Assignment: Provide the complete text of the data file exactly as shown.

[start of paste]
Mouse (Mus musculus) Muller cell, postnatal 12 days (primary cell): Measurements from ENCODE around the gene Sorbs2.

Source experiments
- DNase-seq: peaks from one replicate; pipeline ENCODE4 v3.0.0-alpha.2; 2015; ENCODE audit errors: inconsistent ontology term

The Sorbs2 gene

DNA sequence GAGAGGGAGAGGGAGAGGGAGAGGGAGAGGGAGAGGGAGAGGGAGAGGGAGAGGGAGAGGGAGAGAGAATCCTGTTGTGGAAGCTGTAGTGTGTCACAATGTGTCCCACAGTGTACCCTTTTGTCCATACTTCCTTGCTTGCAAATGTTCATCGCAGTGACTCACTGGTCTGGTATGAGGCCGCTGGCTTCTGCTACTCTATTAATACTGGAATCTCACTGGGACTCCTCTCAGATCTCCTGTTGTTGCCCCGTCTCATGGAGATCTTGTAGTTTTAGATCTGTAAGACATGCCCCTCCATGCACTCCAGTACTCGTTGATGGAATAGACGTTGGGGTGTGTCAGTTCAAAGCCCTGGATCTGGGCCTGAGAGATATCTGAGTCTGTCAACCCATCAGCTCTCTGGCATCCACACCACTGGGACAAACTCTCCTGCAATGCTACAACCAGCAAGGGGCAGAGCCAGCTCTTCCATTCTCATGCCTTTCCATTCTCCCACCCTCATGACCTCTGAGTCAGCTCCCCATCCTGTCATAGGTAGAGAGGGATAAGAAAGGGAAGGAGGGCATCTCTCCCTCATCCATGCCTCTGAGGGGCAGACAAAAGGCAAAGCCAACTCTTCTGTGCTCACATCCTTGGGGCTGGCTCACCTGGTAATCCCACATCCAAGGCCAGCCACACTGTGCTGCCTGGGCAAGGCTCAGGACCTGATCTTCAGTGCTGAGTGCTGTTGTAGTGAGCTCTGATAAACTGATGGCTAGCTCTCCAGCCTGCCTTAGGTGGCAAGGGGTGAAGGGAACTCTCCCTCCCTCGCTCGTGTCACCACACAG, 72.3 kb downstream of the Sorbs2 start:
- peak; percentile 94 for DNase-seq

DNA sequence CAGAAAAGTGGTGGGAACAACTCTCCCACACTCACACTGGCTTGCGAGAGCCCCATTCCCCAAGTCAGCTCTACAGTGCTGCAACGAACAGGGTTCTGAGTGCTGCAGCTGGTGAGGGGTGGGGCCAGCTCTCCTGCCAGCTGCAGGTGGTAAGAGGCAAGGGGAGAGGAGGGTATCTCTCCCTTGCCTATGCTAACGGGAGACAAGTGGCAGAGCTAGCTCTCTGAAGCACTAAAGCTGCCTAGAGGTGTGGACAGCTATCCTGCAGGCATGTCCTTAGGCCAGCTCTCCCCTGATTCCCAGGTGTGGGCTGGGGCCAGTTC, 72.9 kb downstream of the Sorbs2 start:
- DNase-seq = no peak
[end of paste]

Mouse (Mus musculus) Muller cell, postnatal 12 days (primary cell): Measurements from ENCODE around the gene Sorbs2.

Source experiments
- DNase-seq: peaks from one replicate; pipeline ENCODE4 v3.0.0-alpha.2; 2015; ENCODE audit errors: inconsistent ontology term

The Sorbs2 gene

DNA sequence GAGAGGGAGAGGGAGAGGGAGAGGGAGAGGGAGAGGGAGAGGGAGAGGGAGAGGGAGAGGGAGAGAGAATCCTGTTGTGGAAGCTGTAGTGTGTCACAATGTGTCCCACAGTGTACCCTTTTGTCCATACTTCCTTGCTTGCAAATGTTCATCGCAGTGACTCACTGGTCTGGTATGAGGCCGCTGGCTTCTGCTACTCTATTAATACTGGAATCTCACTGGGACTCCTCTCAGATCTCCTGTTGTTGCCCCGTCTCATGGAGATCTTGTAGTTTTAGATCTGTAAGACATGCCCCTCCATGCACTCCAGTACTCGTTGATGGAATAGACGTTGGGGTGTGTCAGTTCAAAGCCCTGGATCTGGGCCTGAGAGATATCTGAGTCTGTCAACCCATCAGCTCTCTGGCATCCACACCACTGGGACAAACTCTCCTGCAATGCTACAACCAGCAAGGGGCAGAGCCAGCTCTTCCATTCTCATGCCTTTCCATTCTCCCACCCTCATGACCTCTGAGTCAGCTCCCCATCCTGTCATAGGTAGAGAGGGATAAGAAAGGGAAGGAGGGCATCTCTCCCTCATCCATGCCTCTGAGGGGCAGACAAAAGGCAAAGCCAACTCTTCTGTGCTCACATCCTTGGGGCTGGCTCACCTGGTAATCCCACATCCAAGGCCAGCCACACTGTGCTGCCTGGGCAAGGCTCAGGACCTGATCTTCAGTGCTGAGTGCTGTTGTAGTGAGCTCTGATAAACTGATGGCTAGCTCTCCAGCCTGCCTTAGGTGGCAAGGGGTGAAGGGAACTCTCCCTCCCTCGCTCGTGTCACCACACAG, 72.3 kb downstream of the Sorbs2 start:
- peak; percentile 94 for DNase-seq

DNA sequence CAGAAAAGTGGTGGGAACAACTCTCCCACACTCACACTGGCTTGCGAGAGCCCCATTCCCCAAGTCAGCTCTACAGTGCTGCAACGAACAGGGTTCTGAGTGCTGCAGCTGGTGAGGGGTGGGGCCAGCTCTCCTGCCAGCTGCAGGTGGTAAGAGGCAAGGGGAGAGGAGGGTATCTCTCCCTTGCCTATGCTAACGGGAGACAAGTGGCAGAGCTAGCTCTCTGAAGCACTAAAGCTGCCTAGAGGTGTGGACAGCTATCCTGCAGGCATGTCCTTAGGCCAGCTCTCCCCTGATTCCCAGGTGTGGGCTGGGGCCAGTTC, 72.9 kb downstream of the Sorbs2 start:
- DNase-seq = no peak